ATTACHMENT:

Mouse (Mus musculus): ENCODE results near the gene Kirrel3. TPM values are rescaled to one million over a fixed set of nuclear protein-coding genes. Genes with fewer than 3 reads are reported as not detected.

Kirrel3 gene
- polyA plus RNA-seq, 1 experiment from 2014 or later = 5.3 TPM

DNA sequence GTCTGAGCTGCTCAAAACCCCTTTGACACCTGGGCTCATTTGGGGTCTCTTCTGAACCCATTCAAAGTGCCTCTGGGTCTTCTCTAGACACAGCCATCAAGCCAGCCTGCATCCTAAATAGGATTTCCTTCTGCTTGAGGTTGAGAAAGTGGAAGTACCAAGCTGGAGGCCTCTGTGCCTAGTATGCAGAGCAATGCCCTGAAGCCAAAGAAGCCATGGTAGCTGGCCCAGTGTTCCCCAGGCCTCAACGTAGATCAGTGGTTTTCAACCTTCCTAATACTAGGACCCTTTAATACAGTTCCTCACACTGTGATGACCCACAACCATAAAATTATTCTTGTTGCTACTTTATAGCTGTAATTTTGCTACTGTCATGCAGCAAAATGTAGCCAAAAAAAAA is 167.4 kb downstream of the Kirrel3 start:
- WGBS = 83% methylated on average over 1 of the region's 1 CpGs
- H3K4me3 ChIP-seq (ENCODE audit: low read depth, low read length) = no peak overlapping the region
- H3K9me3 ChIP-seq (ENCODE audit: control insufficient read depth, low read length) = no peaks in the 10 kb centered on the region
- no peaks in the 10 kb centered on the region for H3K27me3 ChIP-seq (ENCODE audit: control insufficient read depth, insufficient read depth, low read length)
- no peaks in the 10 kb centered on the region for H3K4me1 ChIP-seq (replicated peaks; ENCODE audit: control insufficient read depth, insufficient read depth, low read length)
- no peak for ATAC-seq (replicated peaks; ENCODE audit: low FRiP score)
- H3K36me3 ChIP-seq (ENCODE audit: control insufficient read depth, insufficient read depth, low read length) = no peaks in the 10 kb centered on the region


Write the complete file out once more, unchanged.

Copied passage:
Mouse (Mus musculus): ENCODE results near the gene Kirrel3. TPM values are rescaled to one million over a fixed set of nuclear protein-coding genes. Genes with fewer than 3 reads are reported as not detected.

Kirrel3 gene
- polyA plus RNA-seq, 1 experiment from 2014 or later = 5.3 TPM

DNA sequence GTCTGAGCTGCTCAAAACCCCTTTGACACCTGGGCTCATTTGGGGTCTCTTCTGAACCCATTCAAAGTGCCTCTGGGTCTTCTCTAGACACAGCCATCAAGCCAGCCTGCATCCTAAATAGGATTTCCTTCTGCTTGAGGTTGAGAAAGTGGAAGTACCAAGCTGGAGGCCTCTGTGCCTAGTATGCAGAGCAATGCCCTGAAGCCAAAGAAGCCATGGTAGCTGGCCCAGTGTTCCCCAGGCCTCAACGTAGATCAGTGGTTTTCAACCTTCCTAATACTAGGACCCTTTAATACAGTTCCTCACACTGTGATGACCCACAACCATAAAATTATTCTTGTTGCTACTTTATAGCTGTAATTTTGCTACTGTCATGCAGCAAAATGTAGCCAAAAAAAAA is 167.4 kb downstream of the Kirrel3 start:
- WGBS = 83% methylated on average over 1 of the region's 1 CpGs
- H3K4me3 ChIP-seq (ENCODE audit: low read depth, low read length) = no peak overlapping the region
- H3K9me3 ChIP-seq (ENCODE audit: control insufficient read depth, low read length) = no peaks in the 10 kb centered on the region
- no peaks in the 10 kb centered on the region for H3K27me3 ChIP-seq (ENCODE audit: control insufficient read depth, insufficient read depth, low read length)
- no peaks in the 10 kb centered on the region for H3K4me1 ChIP-seq (replicated peaks; ENCODE audit: control insufficient read depth, insufficient read depth, low read length)
- no peak for ATAC-seq (replicated peaks; ENCODE audit: low FRiP score)
- H3K36me3 ChIP-seq (ENCODE audit: control insufficient read depth, insufficient read depth, low read length) = no peaks in the 10 kb centered on the region